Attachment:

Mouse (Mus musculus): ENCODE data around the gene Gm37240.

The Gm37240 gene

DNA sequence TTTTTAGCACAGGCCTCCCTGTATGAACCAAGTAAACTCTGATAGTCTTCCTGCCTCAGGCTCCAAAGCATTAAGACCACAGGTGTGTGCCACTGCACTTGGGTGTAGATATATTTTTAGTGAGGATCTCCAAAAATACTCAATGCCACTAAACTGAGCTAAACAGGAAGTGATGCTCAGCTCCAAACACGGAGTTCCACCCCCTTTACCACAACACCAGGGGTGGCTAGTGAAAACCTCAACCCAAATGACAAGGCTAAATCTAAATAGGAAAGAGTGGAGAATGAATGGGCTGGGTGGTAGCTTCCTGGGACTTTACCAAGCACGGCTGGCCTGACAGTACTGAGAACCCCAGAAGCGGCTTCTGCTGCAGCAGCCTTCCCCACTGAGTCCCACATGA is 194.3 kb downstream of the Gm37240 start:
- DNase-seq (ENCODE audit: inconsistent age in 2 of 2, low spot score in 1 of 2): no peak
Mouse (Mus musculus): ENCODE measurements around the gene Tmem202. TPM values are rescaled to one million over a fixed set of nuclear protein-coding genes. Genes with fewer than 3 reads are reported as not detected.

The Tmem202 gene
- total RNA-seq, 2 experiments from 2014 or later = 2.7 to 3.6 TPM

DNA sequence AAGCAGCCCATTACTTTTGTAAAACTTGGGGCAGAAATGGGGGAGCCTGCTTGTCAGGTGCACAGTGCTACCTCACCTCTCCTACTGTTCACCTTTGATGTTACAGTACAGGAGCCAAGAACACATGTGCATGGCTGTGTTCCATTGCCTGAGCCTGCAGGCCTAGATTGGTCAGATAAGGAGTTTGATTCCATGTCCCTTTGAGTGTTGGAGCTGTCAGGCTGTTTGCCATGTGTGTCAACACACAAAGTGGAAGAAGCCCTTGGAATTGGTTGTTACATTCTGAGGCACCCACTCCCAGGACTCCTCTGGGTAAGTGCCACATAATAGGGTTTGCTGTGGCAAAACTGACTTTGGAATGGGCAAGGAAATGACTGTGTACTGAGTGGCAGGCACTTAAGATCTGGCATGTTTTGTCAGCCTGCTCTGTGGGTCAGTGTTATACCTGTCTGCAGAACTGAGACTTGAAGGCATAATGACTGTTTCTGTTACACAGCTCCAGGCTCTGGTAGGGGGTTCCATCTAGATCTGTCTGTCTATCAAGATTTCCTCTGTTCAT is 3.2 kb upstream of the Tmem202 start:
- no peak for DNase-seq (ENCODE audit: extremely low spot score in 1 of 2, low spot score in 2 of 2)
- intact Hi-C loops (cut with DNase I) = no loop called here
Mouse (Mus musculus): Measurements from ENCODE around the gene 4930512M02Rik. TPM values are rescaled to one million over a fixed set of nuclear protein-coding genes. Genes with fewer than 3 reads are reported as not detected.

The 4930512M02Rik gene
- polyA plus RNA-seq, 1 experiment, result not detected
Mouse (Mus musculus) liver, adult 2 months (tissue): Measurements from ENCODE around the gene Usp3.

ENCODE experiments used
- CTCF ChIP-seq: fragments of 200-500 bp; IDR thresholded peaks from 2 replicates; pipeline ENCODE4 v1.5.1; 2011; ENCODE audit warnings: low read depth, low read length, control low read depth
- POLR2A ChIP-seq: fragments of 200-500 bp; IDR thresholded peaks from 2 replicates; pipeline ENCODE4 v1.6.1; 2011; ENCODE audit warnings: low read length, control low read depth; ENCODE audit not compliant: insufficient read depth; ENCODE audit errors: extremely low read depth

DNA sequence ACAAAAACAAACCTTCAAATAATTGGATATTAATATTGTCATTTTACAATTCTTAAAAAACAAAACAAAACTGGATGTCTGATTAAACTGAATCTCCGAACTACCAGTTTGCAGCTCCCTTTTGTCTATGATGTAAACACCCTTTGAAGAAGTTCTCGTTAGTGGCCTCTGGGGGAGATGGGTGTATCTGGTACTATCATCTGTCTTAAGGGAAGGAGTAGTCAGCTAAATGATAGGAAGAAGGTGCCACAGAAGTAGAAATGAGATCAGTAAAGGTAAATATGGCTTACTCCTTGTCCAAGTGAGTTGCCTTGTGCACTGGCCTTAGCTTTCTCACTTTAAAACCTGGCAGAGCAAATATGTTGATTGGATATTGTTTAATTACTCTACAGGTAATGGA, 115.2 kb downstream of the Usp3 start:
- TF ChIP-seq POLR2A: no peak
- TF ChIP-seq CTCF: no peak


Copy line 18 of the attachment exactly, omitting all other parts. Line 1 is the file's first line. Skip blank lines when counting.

DNA sequence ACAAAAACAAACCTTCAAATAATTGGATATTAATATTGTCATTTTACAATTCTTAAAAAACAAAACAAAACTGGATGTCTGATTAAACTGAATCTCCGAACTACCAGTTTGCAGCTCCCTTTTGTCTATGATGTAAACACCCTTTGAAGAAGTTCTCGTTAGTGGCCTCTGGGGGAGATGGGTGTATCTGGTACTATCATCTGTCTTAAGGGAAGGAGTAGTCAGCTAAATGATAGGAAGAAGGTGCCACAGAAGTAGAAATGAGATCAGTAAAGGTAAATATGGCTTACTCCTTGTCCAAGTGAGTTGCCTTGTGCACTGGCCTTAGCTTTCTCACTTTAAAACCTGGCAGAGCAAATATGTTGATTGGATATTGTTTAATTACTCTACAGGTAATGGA, 115.2 kb downstream of the Usp3 start: